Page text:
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Stick To Healthy Diets Effortlessly By Riding Your Motivation Wave

Stick To Healthy Diets Effortlessly By Riding Your Motivation Wave

When creating personal goals and self-improvement strategies, our health is usually at the top of the list. We start off strong – full of motivation and plenty of willpower – but we all know the feeling of losing that after a month, week, or sometimes even a few short hours.

Despite knowing that healthy eating is important for our bodies, keeping up the habit can be a struggle. So how do we tackle losing motivation and create a long-term health kick that lasts?

Demotivation Kicks In When We Don’t See Results Instantly

At the start of a health kick, we’re excited for the changes we’re making but we’re also evolved to want instant results. When we don’t see these immediately, demotivation kicks in. We know the healthy choice we need to make but that motivation wanes.

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Even chopping up the vegetables can start to feel lacklustre and boring. As a result, it’s easy to let your new healthy eating habits fall to the wayside pretty quickly.

Fasten Your Seatbelt! Motivation Is Like A Roller Coaster

Wouldn’t it be great if we could bottle up that initial motivation and keep it going? There is some good news!

According to research by Stanford psychologist, BJ Fogg there is a way to ride the motivational wave that can mean sustaining your motivation for healthy habits for a more extended period of time.

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So what is this motivational wave? Well, these are the fluctuations we experience in our motivational levels. For example, they are obviously pretty high in the beginning when we set out our healthy eating goals, when we’re combining it with exercise, or have a specific weight-loss goal. But they can dip when we’re tired from work, bored of the same food, stressed or fed up.

It’s this wave of ups and downs that play havoc with keeping ourselves on track.

Sticking To Your Habit Is Easy: Do More When You Feel Motivated

When it comes to our healthy eating habits, Fogg explains[1] that the key is to ride this motivational wave when it’s at a high.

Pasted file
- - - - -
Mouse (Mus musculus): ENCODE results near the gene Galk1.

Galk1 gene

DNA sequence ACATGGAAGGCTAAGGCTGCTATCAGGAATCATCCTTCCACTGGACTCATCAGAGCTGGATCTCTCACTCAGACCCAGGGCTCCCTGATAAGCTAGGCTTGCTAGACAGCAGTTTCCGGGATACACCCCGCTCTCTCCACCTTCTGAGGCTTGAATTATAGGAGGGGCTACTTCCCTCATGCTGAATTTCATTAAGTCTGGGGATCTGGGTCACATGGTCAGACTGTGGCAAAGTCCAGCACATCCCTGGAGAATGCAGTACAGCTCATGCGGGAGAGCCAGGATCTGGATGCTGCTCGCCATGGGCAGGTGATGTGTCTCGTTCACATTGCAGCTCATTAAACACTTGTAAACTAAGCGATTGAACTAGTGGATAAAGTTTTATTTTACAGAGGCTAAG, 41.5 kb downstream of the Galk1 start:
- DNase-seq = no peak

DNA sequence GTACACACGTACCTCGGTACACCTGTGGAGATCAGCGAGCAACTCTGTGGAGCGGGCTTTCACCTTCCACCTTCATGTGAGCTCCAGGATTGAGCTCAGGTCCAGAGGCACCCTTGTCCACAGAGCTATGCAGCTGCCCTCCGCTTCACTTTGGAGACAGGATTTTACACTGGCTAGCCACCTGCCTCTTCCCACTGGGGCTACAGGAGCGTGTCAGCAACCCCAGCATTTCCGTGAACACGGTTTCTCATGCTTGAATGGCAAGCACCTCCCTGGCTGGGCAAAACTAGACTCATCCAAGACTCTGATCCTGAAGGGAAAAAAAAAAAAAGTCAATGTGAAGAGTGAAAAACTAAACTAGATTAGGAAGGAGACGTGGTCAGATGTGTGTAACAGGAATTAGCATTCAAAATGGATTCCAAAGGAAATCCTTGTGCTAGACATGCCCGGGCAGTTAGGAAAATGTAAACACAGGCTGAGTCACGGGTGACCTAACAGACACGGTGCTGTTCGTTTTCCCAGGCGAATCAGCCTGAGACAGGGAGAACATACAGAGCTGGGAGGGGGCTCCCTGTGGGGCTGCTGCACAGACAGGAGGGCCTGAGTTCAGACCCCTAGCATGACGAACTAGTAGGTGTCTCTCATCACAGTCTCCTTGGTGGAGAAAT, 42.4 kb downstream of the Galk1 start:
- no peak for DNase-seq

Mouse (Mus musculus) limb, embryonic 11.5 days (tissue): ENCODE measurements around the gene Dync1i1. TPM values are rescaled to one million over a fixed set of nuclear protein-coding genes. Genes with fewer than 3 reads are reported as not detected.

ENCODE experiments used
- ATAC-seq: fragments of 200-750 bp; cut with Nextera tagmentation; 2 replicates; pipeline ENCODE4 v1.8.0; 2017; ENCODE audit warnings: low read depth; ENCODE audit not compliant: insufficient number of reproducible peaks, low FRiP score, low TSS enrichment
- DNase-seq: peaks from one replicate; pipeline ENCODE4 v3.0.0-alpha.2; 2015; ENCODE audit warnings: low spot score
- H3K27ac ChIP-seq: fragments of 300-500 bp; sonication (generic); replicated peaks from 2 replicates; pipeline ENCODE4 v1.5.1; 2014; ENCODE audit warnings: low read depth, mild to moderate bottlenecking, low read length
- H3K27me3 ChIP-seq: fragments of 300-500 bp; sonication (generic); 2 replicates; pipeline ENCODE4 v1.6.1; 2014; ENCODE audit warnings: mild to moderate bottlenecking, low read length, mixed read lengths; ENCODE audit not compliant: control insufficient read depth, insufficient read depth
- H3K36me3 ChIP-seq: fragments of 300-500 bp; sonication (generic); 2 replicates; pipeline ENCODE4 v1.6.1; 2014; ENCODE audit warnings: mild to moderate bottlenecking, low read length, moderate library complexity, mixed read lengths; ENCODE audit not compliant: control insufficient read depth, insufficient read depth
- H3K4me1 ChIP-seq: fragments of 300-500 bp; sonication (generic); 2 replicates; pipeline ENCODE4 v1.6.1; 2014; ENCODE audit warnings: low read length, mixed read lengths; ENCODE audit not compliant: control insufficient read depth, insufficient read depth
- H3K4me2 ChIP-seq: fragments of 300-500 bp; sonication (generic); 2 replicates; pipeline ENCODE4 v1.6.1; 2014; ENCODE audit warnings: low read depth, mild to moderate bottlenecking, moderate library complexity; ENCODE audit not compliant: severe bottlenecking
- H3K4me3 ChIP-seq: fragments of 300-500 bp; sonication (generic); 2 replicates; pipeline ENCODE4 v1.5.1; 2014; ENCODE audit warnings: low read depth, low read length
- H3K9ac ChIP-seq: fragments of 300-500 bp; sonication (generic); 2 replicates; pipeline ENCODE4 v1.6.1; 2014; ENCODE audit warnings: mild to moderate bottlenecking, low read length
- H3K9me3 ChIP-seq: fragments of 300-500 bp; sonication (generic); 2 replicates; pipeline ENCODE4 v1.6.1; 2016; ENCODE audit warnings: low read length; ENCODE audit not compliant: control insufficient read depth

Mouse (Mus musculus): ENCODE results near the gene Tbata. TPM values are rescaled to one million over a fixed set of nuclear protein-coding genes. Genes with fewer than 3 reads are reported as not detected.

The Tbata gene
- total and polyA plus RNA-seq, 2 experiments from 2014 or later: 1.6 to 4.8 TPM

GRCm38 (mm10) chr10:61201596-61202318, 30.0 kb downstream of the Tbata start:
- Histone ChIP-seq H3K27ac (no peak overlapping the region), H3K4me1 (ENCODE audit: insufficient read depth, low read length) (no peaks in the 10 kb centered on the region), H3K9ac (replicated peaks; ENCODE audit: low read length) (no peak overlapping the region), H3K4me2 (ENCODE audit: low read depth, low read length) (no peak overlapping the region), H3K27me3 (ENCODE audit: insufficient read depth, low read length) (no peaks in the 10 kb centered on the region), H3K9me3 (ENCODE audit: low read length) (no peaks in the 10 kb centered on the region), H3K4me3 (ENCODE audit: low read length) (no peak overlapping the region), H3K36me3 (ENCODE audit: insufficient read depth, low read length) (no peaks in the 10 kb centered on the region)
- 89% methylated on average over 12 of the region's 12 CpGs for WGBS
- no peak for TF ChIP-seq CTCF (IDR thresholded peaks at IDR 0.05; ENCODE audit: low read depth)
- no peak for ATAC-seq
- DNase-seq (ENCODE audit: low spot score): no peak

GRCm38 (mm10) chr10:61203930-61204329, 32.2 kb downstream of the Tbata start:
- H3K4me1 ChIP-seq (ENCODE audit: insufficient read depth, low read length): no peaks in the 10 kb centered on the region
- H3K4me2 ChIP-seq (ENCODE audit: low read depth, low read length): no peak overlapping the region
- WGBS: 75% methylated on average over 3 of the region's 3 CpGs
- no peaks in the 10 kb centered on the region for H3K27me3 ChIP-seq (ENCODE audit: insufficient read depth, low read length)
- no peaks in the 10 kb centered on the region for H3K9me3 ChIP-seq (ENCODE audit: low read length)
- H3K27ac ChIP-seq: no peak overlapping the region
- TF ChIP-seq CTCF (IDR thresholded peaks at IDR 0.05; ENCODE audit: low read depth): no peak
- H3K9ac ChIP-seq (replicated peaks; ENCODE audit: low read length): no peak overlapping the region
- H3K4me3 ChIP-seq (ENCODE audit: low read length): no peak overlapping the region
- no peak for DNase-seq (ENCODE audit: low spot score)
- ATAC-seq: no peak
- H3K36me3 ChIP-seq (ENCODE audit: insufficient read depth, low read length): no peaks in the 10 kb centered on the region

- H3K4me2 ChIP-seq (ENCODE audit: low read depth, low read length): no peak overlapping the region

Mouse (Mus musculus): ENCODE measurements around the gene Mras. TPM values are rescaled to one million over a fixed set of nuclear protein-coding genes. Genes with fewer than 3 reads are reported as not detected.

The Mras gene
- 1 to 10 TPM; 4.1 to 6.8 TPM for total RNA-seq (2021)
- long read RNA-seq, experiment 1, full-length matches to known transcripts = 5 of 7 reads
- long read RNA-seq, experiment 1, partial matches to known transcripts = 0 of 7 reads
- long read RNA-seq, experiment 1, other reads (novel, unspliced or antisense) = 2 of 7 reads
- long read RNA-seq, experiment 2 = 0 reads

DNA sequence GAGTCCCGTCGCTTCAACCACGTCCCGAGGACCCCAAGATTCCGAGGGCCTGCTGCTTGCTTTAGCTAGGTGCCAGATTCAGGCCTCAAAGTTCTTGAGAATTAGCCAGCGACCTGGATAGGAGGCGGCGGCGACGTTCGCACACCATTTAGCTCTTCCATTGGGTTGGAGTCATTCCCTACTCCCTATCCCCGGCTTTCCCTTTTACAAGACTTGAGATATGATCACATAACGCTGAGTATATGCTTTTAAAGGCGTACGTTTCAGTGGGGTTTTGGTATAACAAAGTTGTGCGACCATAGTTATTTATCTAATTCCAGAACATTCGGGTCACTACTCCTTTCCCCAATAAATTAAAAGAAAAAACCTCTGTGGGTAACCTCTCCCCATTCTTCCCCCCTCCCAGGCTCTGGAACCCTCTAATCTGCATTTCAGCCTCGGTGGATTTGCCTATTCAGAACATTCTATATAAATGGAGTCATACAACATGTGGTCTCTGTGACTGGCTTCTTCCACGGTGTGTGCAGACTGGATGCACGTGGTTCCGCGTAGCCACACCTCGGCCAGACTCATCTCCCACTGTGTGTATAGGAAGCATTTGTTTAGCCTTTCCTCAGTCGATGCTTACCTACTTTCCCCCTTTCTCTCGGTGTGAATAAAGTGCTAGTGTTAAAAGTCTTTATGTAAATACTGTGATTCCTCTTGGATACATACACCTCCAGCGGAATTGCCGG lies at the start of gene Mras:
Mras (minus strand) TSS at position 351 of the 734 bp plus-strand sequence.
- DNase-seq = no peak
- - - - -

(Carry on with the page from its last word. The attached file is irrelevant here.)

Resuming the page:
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What does this mean? Well, putting in all the hard work when your brain is highly motivated will help you in those times when you want to give up or tempted to break your new habit.

One example is that once you’ve bought your vegetables and other healthy foods from the store (i.e. the wave is high and motivation is strong) utilize this time to come home and chop up and prepare the food so it’s done and ready for cooking later. Then, when you aren’t as motivated, you’ll have less work to do in order to remain healthy.

When You Feel Motivated, Seize The Moment And Do These Things!

So what do you do when you are feeling motivated? It could mean spending this motivational high researching interesting recipes and getting excited for different meals. This creates inspiration and forces the brain to see the long-term and associate healthy meals with excitement.

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It could also mean spending this motivated time to cook a big healthy meal in one go and store it in the refrigerator or freezer. This way you don’t have to deal with cooking it and is ready waiting for you when the wave is low.

It could mean making dates with equally motivated friends or family to come over and cook together as a way to gather up some support and keep the healthy habits going.

It’s all about grasping the time to do the harder work while motivation is at its highest. This means the times when motivation is lower and you’re feeling lazy, it’s all prepared in advance – less slip-ups and less chance of giving up while in demotivation mode. So, take a shot at riding the motivational wave, utilise its peak and see how far it can take you through your healthy eating journey.